Dating is fucking exhausting, is what I’m saying. I was talking about this with a few friends, one of which is on the dating circuit like me and she’s an extrovert who has no problem meeting new people and making friends, and even she acknowledged how exhausting online dating can be. It’s a neverending quest of swiping and messaging and first dates and first kisses and texting and hopefulness and heartbreak.
It’s too much for me. I need a break. And so, I’m stepping away from the online dating world for all of 2018.
And you know what? It feels AMAZING. I feel a sense of peace and relief that I don’t have to worry about online dating this year. There’s always been this level of pressure to make sure I spent time every day to check in on my dating apps, swiping and responding to messages, and if I went a few days without checking in, I felt as if I was not trying hard enough with my dating life. As if all my opportunities were going to pass me by and I’d just be alone for the rest of my life.
But that’s not true. I firmly believe in the statement, “What is meant for me will never miss me,” which means that if I was meant to find love through online dating this year, I wouldn’t feel the peace that I felt when I deleted my dating apps. And since I did have that peace, it means this was exactly the right decision for me.
This doesn’t mean I’m not dating in 2018. I’ve told all of my friends that I am happy to be set up by them and I’m keeping my heart open for something to happen organically. But I’ve deactivated all of my online dating profiles and I’m not wasting my time on them this year.
I’m entering 2018 with zero expectations for my dating life. I may end up finding love this year, and I would be undeniably happy for that to happen because I would like to have romantic love in my life. I will also be 100 percent okay if this year passes with no dates and no romance. I just want to live my life without the pressure of online dating. My life is not made better by dating; it is made better by investing in my family and friends, by reading great books, by spin classes and naps, by long walks with podcasts, by traveling, by snuggling with my dog, by writing and Netflix and football. It is made better just by living and being.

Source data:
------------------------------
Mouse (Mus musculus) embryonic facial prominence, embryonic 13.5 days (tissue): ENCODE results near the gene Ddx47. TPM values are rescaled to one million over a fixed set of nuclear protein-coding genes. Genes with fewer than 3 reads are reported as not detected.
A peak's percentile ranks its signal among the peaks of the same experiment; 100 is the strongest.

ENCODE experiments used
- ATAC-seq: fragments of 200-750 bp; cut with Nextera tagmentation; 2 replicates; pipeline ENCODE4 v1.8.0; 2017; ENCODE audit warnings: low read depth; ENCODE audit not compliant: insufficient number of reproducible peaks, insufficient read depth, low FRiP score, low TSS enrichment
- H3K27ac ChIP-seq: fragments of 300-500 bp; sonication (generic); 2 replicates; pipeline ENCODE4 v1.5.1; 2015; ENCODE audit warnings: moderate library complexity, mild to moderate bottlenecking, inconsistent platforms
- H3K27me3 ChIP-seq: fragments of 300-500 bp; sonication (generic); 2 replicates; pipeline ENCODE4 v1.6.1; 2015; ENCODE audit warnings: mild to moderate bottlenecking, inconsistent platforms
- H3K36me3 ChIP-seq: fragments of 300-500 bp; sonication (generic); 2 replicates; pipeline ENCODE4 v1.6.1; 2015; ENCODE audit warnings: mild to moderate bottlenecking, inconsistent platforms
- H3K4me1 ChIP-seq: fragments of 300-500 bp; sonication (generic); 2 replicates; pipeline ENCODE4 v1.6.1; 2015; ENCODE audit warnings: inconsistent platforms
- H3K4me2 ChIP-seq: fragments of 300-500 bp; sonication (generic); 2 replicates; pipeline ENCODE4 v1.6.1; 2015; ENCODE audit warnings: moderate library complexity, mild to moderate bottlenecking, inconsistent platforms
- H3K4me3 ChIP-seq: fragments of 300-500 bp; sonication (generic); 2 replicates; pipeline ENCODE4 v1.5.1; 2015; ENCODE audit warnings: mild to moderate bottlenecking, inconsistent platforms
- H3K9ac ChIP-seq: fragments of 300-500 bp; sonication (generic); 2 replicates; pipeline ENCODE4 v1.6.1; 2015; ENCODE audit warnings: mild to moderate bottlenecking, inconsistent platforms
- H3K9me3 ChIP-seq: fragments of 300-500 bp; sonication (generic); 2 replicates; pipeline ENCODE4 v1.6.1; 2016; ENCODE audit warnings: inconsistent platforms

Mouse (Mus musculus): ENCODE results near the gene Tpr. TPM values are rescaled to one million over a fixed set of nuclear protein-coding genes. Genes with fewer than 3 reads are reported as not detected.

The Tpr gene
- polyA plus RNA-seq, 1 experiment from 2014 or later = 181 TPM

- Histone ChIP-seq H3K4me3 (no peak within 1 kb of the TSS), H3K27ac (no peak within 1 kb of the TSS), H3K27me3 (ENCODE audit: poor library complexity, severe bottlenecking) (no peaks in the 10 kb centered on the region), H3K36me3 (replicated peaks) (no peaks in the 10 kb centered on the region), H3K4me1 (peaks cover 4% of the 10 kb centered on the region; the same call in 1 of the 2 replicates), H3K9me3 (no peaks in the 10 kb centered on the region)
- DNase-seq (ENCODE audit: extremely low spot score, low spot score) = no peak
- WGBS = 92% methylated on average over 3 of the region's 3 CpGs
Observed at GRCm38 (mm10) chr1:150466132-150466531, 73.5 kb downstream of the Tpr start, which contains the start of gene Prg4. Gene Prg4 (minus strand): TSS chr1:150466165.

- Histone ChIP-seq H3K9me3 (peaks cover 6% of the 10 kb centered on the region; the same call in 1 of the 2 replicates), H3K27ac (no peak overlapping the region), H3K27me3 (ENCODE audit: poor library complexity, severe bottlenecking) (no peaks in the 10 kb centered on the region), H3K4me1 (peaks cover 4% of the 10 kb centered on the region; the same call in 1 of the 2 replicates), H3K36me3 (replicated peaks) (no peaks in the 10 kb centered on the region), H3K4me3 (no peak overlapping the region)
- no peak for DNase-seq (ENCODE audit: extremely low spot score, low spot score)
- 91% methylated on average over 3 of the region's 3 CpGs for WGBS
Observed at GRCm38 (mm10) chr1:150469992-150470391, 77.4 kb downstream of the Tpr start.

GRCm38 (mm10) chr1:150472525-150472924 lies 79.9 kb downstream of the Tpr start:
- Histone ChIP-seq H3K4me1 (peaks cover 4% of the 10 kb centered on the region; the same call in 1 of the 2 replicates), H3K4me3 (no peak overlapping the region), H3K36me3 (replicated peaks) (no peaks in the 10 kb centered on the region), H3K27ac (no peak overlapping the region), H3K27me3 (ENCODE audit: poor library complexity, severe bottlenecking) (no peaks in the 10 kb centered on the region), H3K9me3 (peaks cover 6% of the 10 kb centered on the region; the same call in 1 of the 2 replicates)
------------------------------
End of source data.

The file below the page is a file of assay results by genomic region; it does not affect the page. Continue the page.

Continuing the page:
The truth is, I am really happy being single. I love having as much alone time as I want. I love making my own schedule and not having to worry about anyone else. And, honestly, I’m the sole caretaker for a special needs dog and he requires a lot of time and attention. The logistics of dating is really difficult when my entire world is taken up with Dutch’s care. However, as happy as I am in my singleness, it’s not all roses. The green monster of jealousy rears its ugly head when I see engagement announcements and cute couple photos, which tells me that I do want romance for myself one day. But I’m also not rushing it. It will happen when it’s meant to happen.
And for now? Now, I’ll just enjoy life on my own. A life where I get to read and nap as much as I want.